After a bit of a hiccup, the Dolphins are back on track, living up to the high expectations set by their offseason changes.
As such, the preparation for Week 10 was a bit of a love-fest between some prominent members of the organization. Coach Mike McDaniel and quarterback Tua Tagovailoa spent Wednesday gushing about each other, presenting a united front of mutual appreciation and optimism that their partnership can lead the franchise to heights unseen in decades.
Tagovailoa, for one, is playing at a level unexpected by most anyone in NFL circles. After wading through the waters of uncertainty and lingering doubt in his first two seasons, Tagovailoa is thriving, leading the league in passer rating (115.9) and yards per attempt (9.2) and ranking third in touchdown-to-interception ratio (15-3).
"Anything that's happening with him isn't a surprise to me," McDaniel said Wednesday. "It would have been a surprise if it hadn't, just because the day-in day-out work that I'm witnessing and the work that his teammates do and how his rapport is with them and all of that. But it doesn't surprise me how he's handled having some success because literally it has no distinction from when we first started working before game one in training camp and OTAs. And that's awesome.
"That's what I would have guessed, but it's been really cool to see. But it's case in point, he knows exactly who he is, he knows exactly what he needs to do to do his portion of his job well, and he's not deviating from that at all. (It is) very, very cool and good to see but not surprising in the least."
McDaniel's confidence in Tagovailoa and enjoyment of his quarterback's success doesn't come without the work the rookie head coach has put in since arriving in Miami. The Dolphins hired him with the hopes he'd transform their offense into something similar to what Kyle Shanahan assembled in San Francisco. Then, Miami general manager Chris Grier went out and acquired a rare weapon for Tagovailoa in Tyreek Hill.
Since then, it's just been about executing. With McDaniel overseeing the entire operation, the Dolphins (6-3) are soaring for the first time in what likely feels like ages to those in Miami and beyond.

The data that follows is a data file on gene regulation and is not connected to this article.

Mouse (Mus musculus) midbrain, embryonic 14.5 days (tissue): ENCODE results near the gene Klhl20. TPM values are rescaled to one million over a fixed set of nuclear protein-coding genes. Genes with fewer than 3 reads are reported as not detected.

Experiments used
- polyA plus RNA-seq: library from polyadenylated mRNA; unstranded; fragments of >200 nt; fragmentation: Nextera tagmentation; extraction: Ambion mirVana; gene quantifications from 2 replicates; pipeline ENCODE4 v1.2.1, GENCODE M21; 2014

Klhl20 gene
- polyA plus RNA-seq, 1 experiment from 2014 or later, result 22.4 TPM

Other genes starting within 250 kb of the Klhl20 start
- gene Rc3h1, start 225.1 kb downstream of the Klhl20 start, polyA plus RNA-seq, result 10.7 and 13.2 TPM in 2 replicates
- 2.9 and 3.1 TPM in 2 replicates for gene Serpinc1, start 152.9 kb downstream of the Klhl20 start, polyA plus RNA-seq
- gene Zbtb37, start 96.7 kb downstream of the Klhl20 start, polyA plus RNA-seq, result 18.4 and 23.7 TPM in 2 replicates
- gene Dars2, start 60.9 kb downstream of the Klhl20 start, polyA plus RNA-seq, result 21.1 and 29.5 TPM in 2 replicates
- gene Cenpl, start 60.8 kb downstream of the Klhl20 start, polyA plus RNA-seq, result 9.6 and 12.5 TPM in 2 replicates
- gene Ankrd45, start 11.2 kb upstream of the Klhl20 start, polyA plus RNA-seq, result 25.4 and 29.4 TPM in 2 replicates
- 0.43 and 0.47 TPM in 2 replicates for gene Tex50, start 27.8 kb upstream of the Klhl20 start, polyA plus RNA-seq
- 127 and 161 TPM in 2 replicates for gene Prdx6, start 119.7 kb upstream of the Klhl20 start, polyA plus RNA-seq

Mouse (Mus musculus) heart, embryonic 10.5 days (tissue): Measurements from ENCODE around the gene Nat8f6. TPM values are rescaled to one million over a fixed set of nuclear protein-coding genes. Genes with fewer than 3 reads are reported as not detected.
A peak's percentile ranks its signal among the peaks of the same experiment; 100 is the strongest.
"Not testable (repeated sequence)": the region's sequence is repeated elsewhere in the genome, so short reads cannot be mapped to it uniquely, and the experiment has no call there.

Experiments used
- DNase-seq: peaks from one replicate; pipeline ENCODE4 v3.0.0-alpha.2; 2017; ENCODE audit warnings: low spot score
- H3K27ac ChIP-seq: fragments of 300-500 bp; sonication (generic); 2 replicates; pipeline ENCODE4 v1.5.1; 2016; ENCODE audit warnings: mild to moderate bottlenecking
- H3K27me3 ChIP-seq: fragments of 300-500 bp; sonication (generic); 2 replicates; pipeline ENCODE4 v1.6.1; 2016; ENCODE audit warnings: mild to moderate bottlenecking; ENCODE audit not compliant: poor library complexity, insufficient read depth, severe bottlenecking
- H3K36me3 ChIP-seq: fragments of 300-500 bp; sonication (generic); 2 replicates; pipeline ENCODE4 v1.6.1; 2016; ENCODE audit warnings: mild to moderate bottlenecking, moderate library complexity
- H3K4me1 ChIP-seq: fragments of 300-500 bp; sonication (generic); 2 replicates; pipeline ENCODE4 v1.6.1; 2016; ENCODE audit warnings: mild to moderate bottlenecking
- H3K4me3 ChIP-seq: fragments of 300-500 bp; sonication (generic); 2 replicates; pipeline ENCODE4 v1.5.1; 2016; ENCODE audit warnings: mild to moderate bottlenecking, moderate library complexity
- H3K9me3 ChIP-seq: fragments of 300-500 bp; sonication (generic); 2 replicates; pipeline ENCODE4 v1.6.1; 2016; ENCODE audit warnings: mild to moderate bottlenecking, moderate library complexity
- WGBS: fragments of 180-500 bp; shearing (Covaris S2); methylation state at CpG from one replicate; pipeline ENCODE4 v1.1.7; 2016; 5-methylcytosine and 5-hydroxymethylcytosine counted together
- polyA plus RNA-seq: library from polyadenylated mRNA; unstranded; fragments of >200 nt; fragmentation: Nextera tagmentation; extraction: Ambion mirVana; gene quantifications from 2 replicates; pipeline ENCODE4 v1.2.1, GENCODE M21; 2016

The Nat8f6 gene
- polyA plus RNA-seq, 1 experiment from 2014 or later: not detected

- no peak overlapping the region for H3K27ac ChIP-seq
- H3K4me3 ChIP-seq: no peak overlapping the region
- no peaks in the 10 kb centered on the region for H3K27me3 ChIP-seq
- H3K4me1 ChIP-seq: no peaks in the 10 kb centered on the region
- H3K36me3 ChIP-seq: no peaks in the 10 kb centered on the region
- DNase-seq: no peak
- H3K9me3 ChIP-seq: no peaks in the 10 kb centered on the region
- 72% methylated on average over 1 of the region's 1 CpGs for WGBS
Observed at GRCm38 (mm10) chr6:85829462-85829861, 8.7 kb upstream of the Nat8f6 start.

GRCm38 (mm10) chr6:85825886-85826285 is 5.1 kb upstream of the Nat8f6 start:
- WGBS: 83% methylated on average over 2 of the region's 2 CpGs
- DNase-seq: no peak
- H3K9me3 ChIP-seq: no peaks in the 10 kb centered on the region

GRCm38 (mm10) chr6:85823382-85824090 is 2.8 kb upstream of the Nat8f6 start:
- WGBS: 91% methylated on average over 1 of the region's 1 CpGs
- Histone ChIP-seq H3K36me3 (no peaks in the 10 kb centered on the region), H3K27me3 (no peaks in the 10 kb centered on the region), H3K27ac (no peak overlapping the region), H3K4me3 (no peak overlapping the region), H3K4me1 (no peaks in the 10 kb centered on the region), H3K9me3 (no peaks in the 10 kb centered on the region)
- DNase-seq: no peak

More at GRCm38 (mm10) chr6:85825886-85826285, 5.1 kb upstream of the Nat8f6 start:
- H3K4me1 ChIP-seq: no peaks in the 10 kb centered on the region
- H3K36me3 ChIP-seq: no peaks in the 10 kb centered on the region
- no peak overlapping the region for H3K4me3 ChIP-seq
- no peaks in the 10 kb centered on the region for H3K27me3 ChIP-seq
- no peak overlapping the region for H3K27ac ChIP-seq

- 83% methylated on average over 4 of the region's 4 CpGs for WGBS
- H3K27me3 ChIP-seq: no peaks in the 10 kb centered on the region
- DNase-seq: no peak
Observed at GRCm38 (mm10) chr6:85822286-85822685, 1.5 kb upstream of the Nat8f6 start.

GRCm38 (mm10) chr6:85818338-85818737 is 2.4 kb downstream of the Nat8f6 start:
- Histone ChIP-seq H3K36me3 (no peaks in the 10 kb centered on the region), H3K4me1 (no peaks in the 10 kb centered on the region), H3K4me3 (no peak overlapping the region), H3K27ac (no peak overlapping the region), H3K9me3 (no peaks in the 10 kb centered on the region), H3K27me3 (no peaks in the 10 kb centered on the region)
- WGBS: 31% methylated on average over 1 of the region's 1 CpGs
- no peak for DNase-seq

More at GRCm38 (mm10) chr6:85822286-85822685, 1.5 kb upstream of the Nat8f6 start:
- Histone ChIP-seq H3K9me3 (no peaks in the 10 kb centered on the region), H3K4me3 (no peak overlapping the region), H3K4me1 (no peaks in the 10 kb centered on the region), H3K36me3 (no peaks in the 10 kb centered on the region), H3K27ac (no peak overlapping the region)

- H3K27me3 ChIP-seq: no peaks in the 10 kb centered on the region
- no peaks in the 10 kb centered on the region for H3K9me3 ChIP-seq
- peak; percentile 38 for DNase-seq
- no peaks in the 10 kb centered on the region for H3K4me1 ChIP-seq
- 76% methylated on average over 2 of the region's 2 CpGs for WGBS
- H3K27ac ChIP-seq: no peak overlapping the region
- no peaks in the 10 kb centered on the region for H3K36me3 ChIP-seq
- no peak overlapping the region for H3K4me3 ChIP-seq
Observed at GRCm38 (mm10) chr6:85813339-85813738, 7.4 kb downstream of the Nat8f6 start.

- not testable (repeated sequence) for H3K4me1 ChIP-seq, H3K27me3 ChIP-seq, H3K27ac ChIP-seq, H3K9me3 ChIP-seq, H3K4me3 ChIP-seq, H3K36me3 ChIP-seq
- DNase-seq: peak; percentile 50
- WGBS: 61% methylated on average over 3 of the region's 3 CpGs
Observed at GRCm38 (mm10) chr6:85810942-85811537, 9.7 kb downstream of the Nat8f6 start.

McDaniel is still new to his role, but he already has the confidence of his players. It helps when you win, of course, but how McDaniel conducts himself in times of adversity is even more important.
"You kind of see people's true colors of really who they are (in trying times)," Tagovailoa said. "And the guy has been the same person and he's never changed, never gotten mad. Just always what can we work on? Things that we can fix. And then you look at two more times we ended up losing. Same dude. So I would say he's won the trust of me, of the guys in the locker room. And then also, I would say the organization."
With all of this in mind, the Dolphins firmly believe their success is not a fluke. Miami is in the toughest division in the AFC, if not the entire NFL, but the Dolphins like their chances, so much that Tagovailoa isn't shying from talking about Super Bowls.
"It's the confidence and the things that we've seen throughout OTAs and the build-up of that to training camp, being able to kind of build off of that towards the beginning of the season and kind of to where we're at at this point," Tagovailoa explained when asked why he wasn't afraid to aim high. "Like I said, we can always continue to get better with things. But yeah, I mean, why shy away from that? We're not afraid to talk about that here."